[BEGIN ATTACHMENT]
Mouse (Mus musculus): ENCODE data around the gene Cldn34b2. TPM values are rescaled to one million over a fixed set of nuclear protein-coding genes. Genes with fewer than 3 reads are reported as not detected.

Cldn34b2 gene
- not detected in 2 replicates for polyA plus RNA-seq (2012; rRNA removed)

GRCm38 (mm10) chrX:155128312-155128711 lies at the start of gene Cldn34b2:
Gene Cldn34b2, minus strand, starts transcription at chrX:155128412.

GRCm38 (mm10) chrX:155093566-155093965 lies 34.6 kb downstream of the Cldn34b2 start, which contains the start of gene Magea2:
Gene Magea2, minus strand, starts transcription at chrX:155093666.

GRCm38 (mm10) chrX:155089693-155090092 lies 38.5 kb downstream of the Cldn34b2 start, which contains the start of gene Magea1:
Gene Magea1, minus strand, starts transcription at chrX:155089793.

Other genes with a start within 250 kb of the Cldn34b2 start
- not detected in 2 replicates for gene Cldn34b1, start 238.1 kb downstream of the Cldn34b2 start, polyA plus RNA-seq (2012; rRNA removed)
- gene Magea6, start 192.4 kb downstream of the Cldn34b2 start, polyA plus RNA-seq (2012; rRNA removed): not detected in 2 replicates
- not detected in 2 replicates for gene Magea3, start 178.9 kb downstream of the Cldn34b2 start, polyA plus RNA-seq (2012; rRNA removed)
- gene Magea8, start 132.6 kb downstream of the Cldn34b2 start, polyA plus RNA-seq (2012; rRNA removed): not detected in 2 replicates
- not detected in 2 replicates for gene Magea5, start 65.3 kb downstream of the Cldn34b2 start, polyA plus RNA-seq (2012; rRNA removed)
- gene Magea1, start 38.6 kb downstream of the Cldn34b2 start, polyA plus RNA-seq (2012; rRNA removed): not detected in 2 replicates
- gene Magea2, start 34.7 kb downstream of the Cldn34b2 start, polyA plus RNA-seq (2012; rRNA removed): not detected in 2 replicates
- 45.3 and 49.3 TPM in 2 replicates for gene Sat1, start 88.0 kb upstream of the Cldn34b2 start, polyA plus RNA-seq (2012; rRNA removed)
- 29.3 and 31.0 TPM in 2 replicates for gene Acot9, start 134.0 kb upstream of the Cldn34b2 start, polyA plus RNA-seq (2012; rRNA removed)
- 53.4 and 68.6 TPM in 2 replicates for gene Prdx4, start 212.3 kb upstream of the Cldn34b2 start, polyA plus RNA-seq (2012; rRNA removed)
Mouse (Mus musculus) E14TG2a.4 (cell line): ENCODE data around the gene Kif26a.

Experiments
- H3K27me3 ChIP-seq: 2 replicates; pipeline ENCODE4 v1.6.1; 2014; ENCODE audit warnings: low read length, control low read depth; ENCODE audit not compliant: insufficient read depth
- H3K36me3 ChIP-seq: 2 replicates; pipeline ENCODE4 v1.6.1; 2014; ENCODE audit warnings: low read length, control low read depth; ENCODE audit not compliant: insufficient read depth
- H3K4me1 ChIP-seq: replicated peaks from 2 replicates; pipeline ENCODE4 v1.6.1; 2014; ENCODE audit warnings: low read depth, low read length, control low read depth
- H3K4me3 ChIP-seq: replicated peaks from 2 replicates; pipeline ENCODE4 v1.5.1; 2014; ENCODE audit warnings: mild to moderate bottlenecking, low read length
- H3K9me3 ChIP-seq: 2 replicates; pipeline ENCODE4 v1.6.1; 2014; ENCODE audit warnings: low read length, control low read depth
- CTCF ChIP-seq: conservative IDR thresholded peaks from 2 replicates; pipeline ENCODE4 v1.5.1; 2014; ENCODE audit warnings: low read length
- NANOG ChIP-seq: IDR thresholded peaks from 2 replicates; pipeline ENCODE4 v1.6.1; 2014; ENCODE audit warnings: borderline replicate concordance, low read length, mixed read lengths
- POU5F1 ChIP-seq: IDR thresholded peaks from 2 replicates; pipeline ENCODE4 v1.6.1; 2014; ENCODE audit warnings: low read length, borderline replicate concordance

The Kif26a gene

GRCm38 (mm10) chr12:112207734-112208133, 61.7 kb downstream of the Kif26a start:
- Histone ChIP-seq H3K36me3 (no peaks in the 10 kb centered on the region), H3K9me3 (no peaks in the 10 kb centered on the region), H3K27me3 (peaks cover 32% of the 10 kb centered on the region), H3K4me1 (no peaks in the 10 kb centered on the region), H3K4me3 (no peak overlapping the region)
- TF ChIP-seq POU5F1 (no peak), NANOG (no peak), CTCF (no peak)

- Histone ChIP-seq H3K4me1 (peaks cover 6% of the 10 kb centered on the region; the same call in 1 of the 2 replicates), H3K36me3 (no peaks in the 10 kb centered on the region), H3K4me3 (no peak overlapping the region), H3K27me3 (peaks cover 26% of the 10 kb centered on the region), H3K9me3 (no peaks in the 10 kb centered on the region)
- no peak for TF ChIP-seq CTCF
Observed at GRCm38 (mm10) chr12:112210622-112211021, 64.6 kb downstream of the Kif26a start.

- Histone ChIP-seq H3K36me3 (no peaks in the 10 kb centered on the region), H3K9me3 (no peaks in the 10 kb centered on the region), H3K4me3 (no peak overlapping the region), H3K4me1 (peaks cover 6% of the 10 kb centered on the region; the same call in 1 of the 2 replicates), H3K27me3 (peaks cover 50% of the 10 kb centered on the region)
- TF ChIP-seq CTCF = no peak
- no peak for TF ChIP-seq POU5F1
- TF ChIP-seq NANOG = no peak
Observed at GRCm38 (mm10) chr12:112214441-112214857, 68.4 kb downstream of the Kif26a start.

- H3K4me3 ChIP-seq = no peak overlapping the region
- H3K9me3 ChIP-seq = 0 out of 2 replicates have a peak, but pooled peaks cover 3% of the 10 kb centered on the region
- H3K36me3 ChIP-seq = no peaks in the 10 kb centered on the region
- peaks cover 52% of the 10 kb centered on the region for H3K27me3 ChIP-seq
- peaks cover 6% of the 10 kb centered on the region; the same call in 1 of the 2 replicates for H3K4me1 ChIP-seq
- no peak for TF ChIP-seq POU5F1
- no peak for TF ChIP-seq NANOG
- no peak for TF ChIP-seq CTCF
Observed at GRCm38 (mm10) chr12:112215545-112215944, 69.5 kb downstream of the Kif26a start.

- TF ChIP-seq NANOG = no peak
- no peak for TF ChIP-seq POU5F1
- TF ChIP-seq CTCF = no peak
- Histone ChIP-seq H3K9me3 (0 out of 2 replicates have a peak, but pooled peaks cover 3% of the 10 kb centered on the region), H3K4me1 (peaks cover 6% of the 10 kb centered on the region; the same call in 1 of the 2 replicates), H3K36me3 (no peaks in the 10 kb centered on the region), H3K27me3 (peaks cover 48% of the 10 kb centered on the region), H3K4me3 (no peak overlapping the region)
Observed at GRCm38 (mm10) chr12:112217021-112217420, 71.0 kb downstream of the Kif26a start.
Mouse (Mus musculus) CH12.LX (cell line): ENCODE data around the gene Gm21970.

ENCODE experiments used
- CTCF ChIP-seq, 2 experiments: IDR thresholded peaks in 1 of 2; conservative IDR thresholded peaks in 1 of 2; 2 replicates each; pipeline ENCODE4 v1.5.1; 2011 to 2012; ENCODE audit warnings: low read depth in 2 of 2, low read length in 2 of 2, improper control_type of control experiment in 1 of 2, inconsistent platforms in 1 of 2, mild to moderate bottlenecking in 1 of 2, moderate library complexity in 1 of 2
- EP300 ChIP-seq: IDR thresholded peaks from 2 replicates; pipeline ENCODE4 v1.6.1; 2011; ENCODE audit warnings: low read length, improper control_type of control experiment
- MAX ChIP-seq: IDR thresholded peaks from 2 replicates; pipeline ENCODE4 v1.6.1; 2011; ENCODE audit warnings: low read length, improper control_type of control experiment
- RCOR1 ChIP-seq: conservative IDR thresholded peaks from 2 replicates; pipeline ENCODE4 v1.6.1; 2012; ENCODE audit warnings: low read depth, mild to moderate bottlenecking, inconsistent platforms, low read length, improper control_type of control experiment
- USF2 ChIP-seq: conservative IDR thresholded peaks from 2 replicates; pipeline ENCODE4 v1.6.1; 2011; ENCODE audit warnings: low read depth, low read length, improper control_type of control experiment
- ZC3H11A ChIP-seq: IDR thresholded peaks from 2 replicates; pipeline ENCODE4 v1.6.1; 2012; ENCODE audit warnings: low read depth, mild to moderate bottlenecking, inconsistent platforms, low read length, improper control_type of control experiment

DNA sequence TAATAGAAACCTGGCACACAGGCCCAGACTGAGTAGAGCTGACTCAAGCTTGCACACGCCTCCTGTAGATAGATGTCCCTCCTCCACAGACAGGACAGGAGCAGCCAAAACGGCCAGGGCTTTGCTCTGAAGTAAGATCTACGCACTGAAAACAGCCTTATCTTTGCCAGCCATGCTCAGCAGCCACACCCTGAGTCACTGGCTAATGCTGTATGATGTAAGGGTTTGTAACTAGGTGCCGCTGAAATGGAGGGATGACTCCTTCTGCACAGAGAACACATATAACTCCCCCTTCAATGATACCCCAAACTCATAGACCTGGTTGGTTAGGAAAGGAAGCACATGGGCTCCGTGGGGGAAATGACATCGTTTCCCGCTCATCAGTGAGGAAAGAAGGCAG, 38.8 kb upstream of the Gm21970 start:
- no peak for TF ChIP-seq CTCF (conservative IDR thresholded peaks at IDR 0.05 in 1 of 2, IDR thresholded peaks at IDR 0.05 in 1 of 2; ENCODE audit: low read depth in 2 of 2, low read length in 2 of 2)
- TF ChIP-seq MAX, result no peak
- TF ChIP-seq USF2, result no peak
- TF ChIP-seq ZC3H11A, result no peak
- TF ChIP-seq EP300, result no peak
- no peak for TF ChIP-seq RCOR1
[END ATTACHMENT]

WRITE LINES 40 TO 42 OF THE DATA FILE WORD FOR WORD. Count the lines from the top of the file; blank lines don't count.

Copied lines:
- no peak for TF ChIP-seq POU5F1
- TF ChIP-seq NANOG = no peak
Observed at GRCm38 (mm10) chr12:112214441-112214857, 68.4 kb downstream of the Kif26a start.